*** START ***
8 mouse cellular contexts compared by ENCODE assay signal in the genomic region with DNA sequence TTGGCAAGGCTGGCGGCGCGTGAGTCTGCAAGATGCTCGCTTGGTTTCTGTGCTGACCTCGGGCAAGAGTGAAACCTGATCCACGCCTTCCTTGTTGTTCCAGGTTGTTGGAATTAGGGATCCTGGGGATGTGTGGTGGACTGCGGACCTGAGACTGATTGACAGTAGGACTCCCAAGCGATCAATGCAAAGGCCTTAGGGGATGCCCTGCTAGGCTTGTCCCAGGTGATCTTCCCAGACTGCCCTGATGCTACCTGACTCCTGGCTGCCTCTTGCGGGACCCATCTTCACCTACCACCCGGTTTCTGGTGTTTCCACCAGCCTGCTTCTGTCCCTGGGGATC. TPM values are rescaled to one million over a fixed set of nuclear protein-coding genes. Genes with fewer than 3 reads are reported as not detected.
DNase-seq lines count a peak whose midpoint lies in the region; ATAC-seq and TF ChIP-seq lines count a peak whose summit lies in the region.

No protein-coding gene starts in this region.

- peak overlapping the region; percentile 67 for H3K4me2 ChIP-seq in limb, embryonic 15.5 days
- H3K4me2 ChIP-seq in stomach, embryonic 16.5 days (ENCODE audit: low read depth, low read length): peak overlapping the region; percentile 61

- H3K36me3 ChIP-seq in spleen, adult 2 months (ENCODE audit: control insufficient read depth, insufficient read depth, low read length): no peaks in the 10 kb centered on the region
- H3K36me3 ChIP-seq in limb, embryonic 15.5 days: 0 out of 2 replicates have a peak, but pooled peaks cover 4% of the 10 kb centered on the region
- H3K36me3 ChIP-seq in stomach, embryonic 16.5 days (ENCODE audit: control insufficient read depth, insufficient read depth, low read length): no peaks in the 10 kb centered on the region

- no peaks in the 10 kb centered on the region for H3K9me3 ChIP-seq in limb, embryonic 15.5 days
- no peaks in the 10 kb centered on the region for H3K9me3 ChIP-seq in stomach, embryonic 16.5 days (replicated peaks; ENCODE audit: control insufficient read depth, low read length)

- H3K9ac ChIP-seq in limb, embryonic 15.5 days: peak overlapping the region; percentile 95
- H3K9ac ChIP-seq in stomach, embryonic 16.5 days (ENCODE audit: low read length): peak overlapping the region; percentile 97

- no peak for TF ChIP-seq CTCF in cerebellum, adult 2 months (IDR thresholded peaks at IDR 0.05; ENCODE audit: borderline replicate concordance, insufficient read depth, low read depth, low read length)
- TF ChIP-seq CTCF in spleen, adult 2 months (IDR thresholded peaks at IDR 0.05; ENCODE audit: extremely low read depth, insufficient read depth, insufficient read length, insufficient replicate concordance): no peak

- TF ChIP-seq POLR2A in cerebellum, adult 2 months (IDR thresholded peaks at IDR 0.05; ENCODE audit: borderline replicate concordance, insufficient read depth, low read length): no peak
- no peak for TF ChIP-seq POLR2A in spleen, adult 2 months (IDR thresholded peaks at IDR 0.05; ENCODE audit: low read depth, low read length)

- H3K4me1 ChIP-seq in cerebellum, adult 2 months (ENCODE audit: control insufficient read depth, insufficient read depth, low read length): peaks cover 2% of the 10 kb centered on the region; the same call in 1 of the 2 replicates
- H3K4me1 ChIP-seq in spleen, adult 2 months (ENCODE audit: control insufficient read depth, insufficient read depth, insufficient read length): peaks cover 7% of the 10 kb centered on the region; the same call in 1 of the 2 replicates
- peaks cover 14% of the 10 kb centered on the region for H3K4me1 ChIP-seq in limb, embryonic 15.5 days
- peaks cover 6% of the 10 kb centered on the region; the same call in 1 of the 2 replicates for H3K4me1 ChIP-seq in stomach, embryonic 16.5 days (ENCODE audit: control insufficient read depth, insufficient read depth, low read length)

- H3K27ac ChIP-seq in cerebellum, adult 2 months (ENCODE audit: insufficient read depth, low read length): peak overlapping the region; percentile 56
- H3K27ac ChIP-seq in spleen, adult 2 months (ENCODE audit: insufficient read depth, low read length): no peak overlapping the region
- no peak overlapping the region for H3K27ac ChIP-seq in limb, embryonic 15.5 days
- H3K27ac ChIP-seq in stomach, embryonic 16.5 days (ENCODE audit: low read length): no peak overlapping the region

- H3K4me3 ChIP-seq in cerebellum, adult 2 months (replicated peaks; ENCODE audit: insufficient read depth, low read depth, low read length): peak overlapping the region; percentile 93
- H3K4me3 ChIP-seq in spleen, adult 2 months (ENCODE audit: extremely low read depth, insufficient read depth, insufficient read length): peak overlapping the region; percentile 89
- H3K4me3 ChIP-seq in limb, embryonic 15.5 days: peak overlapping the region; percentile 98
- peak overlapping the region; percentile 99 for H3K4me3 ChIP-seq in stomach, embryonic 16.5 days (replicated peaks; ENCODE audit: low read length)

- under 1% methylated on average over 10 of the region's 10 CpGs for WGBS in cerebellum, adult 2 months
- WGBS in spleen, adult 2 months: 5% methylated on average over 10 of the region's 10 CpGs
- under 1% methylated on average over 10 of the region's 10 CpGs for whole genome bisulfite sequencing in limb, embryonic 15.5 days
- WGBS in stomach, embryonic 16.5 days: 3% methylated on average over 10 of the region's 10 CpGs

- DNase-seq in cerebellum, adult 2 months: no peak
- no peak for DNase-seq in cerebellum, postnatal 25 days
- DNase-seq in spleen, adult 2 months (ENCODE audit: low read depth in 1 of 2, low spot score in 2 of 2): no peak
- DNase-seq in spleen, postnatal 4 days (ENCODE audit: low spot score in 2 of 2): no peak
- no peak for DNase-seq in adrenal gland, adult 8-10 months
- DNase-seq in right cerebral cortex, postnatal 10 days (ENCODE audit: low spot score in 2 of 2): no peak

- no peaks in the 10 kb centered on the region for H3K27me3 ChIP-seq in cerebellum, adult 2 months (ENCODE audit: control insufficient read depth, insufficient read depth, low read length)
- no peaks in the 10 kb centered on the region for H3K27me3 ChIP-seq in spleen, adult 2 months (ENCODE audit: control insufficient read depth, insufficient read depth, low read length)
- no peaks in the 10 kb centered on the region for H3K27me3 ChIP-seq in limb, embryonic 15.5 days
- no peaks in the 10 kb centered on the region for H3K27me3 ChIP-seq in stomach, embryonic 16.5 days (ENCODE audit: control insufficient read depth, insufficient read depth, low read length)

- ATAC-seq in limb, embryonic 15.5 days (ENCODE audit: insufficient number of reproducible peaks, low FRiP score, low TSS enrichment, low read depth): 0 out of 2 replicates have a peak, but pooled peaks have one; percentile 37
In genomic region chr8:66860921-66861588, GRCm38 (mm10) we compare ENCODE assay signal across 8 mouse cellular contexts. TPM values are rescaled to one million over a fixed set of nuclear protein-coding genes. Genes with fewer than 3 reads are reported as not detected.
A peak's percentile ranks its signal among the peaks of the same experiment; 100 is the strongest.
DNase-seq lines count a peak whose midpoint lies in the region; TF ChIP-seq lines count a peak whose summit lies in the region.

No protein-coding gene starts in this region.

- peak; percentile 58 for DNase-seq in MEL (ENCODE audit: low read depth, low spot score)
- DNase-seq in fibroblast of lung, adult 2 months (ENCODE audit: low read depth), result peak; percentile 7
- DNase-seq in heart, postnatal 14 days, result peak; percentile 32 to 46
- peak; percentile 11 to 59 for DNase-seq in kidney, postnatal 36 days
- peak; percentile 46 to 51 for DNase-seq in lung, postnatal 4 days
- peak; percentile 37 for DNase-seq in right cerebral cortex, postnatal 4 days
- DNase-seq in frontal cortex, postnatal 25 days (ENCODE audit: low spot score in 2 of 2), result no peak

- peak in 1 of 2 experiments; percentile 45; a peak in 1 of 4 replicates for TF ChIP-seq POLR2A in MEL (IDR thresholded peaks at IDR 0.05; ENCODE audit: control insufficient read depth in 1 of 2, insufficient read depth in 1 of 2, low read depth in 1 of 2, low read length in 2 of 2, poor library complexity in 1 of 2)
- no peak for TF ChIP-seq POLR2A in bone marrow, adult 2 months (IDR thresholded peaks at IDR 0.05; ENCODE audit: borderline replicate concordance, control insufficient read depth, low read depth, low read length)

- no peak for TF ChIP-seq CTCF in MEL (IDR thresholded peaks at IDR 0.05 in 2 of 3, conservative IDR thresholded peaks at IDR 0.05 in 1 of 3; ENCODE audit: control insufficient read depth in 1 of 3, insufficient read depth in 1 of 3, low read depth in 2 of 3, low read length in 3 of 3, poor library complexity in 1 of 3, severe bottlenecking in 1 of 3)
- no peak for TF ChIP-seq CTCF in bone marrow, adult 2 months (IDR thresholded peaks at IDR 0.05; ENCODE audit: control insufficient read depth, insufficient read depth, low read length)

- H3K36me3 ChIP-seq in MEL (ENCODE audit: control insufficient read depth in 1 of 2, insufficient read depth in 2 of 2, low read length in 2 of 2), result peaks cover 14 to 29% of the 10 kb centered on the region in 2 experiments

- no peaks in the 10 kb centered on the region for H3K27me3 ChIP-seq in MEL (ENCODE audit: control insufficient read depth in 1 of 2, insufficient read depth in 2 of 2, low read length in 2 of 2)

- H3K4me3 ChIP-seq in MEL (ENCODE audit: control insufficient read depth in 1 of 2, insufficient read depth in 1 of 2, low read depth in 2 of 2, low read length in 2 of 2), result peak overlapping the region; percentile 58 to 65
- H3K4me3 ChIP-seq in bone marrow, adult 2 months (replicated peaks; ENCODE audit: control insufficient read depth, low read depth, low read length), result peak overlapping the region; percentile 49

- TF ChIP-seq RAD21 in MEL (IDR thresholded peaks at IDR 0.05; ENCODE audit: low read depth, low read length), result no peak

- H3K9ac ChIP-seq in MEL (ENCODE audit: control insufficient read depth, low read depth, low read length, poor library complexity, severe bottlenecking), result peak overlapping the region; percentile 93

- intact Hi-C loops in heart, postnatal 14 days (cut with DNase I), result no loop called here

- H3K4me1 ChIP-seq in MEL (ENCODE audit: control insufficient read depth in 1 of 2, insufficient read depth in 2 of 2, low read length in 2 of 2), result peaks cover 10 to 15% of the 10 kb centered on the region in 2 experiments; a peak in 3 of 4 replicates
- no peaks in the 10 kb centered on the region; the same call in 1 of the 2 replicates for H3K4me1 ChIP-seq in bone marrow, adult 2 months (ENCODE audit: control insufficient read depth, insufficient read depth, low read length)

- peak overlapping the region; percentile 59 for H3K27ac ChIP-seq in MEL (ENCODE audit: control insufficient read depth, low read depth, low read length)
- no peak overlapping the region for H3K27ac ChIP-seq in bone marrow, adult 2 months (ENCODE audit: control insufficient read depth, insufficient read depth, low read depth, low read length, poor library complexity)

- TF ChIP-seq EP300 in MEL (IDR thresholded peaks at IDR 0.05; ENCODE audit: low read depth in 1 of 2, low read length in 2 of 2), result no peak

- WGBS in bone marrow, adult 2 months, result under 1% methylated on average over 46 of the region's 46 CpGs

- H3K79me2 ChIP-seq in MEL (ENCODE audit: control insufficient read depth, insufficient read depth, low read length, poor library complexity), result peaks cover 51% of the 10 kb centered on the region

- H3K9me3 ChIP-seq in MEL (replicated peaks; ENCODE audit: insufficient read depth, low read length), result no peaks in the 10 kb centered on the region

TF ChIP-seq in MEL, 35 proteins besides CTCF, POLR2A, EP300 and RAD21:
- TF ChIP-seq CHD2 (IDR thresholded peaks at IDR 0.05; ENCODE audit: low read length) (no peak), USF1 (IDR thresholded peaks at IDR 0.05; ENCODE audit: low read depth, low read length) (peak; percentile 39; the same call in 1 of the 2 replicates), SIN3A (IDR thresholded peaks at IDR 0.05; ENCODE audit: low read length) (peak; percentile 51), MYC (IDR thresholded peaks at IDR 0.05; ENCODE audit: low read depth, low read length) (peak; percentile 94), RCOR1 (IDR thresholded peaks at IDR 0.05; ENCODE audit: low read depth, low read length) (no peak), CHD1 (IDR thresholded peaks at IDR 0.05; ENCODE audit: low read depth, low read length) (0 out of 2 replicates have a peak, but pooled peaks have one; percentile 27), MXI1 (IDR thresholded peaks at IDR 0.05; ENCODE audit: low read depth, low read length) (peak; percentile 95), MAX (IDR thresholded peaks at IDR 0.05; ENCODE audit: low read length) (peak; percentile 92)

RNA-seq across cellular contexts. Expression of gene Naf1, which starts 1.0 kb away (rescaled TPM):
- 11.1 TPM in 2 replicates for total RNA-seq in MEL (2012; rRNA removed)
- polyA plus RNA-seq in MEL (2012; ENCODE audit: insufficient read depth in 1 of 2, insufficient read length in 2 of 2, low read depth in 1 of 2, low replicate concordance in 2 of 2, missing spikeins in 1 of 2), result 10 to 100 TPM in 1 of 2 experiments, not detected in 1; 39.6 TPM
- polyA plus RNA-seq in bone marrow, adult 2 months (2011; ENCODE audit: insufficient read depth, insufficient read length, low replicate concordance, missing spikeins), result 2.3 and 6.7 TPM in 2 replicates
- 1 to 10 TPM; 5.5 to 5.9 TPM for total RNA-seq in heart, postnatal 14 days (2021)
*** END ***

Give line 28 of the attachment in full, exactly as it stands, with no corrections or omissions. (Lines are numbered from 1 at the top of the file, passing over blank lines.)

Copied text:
- peak overlapping the region; percentile 99 for H3K4me3 ChIP-seq in stomach, embryonic 16.5 days (replicated peaks; ENCODE audit: low read length)